—my latest over at The Mirror!
Last Saturday, in a fit of DIY fervor, I decided on an impulse to drive to an unfamiliar part of town in search of a particular fabric store. Half a mile down the road, suddenly I realized that the blinking gas tank light I had been responsibly ignoring the last couple of days was sinking to abysmal predictions: “Three miles to empty.”
Already locked into rapid traffic on a strange street in a suburban city, I decided to take a chance. Surely, I thought, there would be a gas station in a couple miles—surely before I have to turn onto the highway and start going at high speeds, anyway.
At first, quarter mile by quarter mile, I wasn’t too concerned. But as the ticker sank lower and my chances were running out, I began to scan the road ahead for the slightest glimpse of a gas station sign.
Then, I saw a sign that was meant to give me hope. Not for a gas station—for a church. The “Chapel of Metaphysical Thought,” in fact. Below it, on a billboard, black and white letters proclaimed this little church’s message to the busy city drivers: “Good thoughts lead to good things.”
It’s a popular—if somewhat empty—sentiment, and it didn’t surprise me to see it plastered on the billboard of a startup church in a bustling city of modern Americans.
Now, the sign itself was sufficiently vague that it could have applied validly to any number of things. Positive thinking is popular in America, and it has been since the 50s when Norman Vincent Peale wrote The Power of Positive Thinking. And certainly the idea has an appealing premise: think “good” thoughts, and generate “good” results. Who wouldn’t find that appealing? It leaves the definition of “good,” on both ends, entirely up to the thinker.
But beyond that veneer of positivity, the sentiment had little to offer. Thinking good thoughts could lead to good things: if, for instance, everyone in this country started thinking rightly along the lines of “Marital fidelity is good. Pornography is bad. As a society we should encourage chastity,” then undoubtedly an abundance of wholesome sociological changes would result. If people would stop thinking the objectively bad thoughts all too prevalent in the modern mind—that porn is harmless, or that materialism will make us happy—then, indeed, surely good things would happen.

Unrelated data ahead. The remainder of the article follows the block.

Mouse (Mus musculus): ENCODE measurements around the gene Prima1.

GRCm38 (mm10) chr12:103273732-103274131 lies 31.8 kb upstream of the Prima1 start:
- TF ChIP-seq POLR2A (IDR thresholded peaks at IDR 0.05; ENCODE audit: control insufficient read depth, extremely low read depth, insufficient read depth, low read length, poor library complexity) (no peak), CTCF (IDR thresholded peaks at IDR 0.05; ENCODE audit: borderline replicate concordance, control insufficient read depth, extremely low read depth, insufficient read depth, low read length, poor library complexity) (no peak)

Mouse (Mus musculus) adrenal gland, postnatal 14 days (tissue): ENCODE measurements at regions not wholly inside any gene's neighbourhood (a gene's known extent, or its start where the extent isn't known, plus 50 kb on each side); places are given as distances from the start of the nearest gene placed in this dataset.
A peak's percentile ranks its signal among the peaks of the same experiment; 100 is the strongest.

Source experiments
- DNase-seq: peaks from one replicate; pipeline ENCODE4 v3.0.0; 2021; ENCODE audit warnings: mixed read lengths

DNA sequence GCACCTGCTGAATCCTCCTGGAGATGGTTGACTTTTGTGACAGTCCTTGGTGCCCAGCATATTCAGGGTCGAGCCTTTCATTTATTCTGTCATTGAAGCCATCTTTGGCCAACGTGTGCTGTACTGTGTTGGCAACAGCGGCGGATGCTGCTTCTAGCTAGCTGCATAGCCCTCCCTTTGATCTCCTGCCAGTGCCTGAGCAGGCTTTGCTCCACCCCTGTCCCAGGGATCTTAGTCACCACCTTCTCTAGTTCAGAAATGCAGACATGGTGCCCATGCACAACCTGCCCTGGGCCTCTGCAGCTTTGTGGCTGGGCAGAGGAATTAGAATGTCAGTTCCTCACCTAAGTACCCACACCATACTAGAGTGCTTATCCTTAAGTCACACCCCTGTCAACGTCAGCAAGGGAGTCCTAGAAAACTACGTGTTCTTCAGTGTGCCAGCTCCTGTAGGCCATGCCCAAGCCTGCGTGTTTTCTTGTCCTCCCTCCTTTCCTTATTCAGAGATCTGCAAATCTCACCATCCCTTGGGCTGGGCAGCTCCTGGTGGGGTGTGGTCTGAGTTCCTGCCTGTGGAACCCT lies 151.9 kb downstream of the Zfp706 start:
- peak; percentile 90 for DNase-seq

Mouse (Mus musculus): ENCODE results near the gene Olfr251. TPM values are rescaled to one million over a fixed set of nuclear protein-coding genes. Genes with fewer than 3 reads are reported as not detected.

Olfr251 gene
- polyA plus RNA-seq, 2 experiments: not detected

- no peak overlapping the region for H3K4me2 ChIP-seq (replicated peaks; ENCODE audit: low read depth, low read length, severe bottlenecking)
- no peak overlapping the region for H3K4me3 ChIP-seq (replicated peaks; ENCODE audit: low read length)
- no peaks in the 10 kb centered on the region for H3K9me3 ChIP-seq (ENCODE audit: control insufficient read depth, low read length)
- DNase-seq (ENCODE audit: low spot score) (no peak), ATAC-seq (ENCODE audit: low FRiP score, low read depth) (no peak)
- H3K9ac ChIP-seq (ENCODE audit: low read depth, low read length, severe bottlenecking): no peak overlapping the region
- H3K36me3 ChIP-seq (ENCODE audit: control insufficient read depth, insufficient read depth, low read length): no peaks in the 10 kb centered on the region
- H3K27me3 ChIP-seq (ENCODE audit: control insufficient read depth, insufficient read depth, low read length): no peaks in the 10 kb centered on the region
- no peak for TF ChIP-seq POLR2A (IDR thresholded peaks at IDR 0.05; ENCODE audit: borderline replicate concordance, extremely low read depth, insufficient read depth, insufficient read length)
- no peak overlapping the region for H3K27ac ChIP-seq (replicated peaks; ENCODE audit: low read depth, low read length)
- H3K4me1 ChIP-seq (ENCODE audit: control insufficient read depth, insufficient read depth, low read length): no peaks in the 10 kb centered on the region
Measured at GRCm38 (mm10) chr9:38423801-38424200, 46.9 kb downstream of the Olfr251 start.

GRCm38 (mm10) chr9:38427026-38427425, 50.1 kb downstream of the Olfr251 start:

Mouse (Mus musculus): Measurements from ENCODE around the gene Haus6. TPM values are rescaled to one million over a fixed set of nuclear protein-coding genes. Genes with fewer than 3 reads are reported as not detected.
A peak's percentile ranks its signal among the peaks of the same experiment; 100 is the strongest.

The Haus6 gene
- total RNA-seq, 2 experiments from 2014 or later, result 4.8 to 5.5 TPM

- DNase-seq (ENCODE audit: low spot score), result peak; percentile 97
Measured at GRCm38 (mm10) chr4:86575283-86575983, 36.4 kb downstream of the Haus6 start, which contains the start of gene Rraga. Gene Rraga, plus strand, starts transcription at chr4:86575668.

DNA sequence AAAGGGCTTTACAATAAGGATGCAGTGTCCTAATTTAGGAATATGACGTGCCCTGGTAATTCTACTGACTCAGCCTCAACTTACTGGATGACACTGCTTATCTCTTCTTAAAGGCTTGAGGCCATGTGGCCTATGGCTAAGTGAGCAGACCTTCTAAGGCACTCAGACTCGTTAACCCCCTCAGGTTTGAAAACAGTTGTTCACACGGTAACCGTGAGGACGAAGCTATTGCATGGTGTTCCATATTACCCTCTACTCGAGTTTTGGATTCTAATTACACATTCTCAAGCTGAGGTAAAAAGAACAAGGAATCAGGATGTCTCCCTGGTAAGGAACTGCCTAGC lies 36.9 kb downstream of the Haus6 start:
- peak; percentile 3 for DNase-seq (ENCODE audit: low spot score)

But I’m not sure that that is what is meant by the concept “good thoughts.” If we are to take our cue from the title of this optimistic church, then the sentiment is meant in a more metaphysical way—that is, that positive and optimistic thoughts can bring in to being a whole order of good things—make them happen, make life be a certain way—sort of the way Luke Skywalker just has to think and feel the force hard enough to lift a battleship or mind-trick a storm trooper.
And this, indeed, is where the real seduction of this coquettish sentiment lies. Everyone would like, by merely thinking and willing hard enough, to make “good things” happen. To find a job or spouse or good school. To smooth over longstanding family feuds; to erase mistakes and their consequences. To conquer a major project, or make our life plans sort themselves out in the best possible way with a wave of our positive-will-power wand.
This is the stuff of office motivational posters—and it is the temptation of the worrier. Of the scrupulous. Of the controlling, over-planning type: that if you wish for something hard enough, if you think about it the right way, you can make it happen. And in the end, this is just another form of the whisper of the tempter—”You shall be like gods.”
It is hard and humbling for human beings to accept that much in life is simply out of our control. Both pernicious anxiety and “positive thinking” are, effectively, our grasping attempts to be in real control—as if our mere thinking or stressing could bring about happy resolutions. And it is harder still for us to accept that we may be mistaken about what is good right now or as part of God’s grander plan.
So, perhaps, in some sense, good thoughts will indeed lead to good things—inasmuch as we may change our lives or our actions if we begin to think rightly about them. And this is not, of course, to say that positive attitudes are a bad thing. It is a lie, however, if we tell ourselves that we can change the world merely by willing it to be a certain way.
But that day, when I was driving by the little chapel, I really, really wished that the sign was actually right—that in a vague metaphysical sense good thoughts would miraculously lead to good things—like a gas station in front of me. But alas, no matter how positively I thought about finding a gas station, none materialized merely by my willpower; and no matter how much positive energy I put into finding fabric at the fabric store, the perfect swatch of cotton didn’t manifest during my shopping trip.
Good things, I’m afraid, don’t come to those who merely think.